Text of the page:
Similarly, the craze for Danish hygge abroad neglected to acknowledge those not given a seat at the table of coziness and candlelight, such as the people stuck in the deportation camps of Kærshovedgård and Sjælsmark. I worry that the trend for hygge was linked to an unacknowledged desire for the whitewashed walls, blonde hair, and light-skinned limbs that first come to people’s minds when they think about Denmark. Nakedness is a form of bodily autonomy associated with this traditional, white, Western idea of what it means to be ‘Danish’, and the ideology of the uncovered body is now being employed by the right wing Danish People’s Party to aggravate cultural and religious differences.

In the era of the ban on burka and niqab, Muslim women are disproportionately targeted. Rather than refer to burka or niqab, or indeed any other specific type of Islamic covering such as hijab or khimar, it is ‘the scarf’: something without value and easily removed, an obstruction to full participation and the fault of the wearer, not the society that demonises it. The cartoonish sheen and shapes of these right wing posters suggest the matter is simple. Uncovering becomes a demand, a means of excluding those who do not willingly join in the fun of a supposedly progressive Scandinavia that is in fact becoming more conservative. This disturbing propaganda is hung freely across the city, including areas such as Gellerup in Aarhus. Gellerup is on the government’s so-called ‘ghetto list’:‘ghetto’ is used without hesitation and is the official term of government discourse and policy. One of the criteria for being on the list is that there are over 50% of residents with a non-Western nationality or heritage. Ever-stricter measures are coming into force, such as double-punishment. and removing children from their families for 25 hours a week in order to attend pre-schools focused on ‘Danish values’. Gentrification is being employed as a troubling remedy here: affordable housing is being demolished and insensitive urban planning is threatening to disband communities.

The prevailing presence of the white body in the ‘Bare Kroppe’ installation ended up serving an unintentional yet crucial purpose, drawing attention to how easy it is to play into the narrative of a homogenous Denmark that needs to be protected. It also shone a glaring light on the general lack of empowering representation of people of colour in Denmark, particularly in the case of Muslim women, who are often portrayed as oppressed and needing to be spoken for (by white men). Aysha Amin is founder and curator at Andromeda, a local gallery made for the empowerment of the Gellerup community. We recently collaborated on an event co-hosted by Århus Feminist Collective, a group that seeks to bring locals and internationals together through their feminisms. This was the first ‘ÅFCo. & Andromeda Talks’ event, a new forum based at Andromeda for open conversation, and an attempt to give a platform to voices generally unheard.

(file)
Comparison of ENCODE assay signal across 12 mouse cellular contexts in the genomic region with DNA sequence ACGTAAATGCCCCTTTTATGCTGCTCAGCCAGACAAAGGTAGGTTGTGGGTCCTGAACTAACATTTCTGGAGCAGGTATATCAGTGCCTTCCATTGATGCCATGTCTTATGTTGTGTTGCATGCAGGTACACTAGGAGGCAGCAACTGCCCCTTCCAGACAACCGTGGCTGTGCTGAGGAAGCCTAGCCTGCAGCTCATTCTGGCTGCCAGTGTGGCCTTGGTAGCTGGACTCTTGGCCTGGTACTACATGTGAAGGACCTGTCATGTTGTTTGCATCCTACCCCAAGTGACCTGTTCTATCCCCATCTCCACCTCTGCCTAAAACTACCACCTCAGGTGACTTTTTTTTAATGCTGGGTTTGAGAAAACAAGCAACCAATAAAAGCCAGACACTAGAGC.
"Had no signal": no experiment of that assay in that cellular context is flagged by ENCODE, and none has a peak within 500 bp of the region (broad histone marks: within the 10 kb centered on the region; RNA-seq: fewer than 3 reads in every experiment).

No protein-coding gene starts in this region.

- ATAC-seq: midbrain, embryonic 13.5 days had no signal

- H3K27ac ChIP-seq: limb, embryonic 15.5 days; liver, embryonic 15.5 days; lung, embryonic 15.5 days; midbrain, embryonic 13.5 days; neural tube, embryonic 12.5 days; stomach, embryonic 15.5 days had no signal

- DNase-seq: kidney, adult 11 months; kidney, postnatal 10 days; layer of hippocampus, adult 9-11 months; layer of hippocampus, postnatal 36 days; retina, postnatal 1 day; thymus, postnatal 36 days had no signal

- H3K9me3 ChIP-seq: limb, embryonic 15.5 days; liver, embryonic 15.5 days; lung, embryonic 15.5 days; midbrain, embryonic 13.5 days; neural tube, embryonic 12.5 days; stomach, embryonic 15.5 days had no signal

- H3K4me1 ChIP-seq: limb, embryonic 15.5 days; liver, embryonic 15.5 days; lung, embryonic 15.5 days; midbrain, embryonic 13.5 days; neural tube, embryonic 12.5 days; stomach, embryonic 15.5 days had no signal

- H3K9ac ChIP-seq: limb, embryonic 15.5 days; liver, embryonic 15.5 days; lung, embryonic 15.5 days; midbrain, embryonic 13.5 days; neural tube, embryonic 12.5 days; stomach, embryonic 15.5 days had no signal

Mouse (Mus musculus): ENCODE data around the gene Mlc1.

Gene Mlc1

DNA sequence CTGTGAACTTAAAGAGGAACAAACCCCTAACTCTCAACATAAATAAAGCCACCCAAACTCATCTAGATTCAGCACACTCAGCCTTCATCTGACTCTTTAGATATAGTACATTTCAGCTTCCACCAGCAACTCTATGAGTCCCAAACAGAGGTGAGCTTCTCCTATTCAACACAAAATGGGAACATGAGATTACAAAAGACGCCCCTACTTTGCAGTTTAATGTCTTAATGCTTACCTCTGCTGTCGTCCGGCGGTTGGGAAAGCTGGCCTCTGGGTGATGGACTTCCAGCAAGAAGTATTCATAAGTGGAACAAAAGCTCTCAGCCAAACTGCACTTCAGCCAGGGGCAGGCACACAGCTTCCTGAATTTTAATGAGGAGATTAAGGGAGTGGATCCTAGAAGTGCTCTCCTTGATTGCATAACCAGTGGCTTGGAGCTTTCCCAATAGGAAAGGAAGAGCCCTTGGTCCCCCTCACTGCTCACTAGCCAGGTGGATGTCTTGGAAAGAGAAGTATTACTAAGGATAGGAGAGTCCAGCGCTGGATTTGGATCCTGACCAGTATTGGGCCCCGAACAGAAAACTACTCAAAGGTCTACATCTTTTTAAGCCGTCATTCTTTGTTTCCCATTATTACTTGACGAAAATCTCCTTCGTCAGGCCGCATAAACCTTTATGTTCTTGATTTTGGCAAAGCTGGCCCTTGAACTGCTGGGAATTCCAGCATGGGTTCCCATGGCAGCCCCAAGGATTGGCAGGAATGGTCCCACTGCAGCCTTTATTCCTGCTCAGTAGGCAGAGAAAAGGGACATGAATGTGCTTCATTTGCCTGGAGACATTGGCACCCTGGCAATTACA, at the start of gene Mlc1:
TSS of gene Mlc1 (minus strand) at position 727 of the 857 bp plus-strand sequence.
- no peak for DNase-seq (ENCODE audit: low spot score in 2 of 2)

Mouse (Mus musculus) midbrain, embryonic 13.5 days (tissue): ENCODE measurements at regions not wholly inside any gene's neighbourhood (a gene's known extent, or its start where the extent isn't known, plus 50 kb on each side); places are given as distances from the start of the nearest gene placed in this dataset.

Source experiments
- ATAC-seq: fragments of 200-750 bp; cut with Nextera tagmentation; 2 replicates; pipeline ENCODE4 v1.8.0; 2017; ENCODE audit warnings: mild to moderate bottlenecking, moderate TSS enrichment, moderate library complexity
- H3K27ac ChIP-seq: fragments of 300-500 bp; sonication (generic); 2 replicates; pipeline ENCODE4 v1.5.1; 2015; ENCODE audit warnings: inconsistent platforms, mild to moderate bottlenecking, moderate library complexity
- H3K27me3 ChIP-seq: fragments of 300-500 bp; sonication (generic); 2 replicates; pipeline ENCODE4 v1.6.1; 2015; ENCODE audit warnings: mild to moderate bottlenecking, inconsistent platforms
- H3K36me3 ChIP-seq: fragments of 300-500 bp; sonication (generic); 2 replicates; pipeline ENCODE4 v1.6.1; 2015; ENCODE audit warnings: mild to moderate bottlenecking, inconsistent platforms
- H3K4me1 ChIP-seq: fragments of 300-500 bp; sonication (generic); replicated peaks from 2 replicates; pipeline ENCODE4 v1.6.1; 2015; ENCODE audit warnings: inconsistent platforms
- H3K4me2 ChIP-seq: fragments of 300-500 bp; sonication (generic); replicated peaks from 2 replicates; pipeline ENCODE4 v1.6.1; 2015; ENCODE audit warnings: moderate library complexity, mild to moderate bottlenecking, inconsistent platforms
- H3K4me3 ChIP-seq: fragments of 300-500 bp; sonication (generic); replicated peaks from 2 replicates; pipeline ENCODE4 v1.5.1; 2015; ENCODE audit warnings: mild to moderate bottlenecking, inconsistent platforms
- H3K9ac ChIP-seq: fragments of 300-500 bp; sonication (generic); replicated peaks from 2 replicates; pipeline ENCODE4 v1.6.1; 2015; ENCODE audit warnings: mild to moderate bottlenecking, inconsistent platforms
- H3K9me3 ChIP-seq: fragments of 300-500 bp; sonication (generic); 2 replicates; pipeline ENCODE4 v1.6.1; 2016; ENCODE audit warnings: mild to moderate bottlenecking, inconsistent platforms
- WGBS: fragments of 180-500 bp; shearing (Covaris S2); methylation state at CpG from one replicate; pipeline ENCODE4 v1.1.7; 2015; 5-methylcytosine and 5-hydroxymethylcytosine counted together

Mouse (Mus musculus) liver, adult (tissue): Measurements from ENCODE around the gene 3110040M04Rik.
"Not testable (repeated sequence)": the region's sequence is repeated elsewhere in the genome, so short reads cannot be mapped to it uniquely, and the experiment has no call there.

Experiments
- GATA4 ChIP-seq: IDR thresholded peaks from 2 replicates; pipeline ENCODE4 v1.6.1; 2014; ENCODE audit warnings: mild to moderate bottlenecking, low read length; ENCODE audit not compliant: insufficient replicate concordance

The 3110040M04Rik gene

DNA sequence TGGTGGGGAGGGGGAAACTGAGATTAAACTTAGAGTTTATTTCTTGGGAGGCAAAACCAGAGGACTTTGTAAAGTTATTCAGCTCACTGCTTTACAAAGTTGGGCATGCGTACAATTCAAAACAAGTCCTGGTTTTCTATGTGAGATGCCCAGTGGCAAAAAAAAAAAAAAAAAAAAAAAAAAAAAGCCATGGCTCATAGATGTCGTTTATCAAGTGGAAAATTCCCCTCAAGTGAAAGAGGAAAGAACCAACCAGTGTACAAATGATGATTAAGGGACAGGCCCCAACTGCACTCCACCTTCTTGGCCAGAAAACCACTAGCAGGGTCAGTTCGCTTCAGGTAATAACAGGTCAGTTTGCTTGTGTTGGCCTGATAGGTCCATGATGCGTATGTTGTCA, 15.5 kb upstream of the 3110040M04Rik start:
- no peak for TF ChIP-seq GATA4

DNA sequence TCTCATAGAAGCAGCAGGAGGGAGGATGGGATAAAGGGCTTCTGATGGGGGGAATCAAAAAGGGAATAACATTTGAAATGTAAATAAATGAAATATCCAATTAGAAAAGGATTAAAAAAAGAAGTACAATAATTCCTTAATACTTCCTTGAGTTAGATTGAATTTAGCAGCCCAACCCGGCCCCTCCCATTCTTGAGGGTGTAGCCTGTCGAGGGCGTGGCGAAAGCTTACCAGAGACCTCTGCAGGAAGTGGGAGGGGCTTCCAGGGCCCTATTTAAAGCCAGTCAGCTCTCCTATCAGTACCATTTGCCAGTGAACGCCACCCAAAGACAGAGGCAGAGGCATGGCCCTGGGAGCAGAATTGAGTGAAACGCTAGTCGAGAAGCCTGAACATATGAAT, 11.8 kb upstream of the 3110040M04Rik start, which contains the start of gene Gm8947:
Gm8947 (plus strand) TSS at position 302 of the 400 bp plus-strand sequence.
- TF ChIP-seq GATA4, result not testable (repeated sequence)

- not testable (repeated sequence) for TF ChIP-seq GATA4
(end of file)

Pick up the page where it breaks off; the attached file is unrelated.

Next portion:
Boys at the bus stop tell me to take off my headscarf because it doesn’t belong in Denmark.

These posters look alarmingly like something from the Third Reich.

We need to organise, we need to educate; but how do we do it and stay safe?

Shows like Will and Grace changed a lot of minds about queer folks, showing them to be normal: we need more everyday representation, rather than the dehumanizing focus on veiling.

What do we do? How do we get over Danish hesitancy and act? How do we get people to vote?

People are getting jobs and doing well, but that never gets publicised, never gets into the account of ‘New Danish’ identity.

While images can help us to express ourselves, their rigidity can reduce complexities. Nudity lends itself well to quick visual communication, but it registers with a binaried understanding of freedom/oppression, one that functions primarily for liberal white feminism and cannot conceptualise the myriad ways in which different bodies seek to assert themselves and be respected. One afternoon at the ‘Bare Kroppe’ exhibition, a teacher told me that it was the quotes, not the pictures, that he wanted to use with his students. The dialogue had an intimacy and depth that could not be spatialised or glossed, a reminder that representations of the body so often become barriers to the thinking, feeling consciousness housed within it.

Sophia Kier-Byfield is an educator and researcher based in Denmark and the UK. She is currently undertaking a PhD about feminist pedagogy and teacher activism, and is co-editor of the creative response section of MAI: Journal of Feminism and Visual Culture. She is a founding member of Århus Feminist Collective and coordinates their feminist reading group.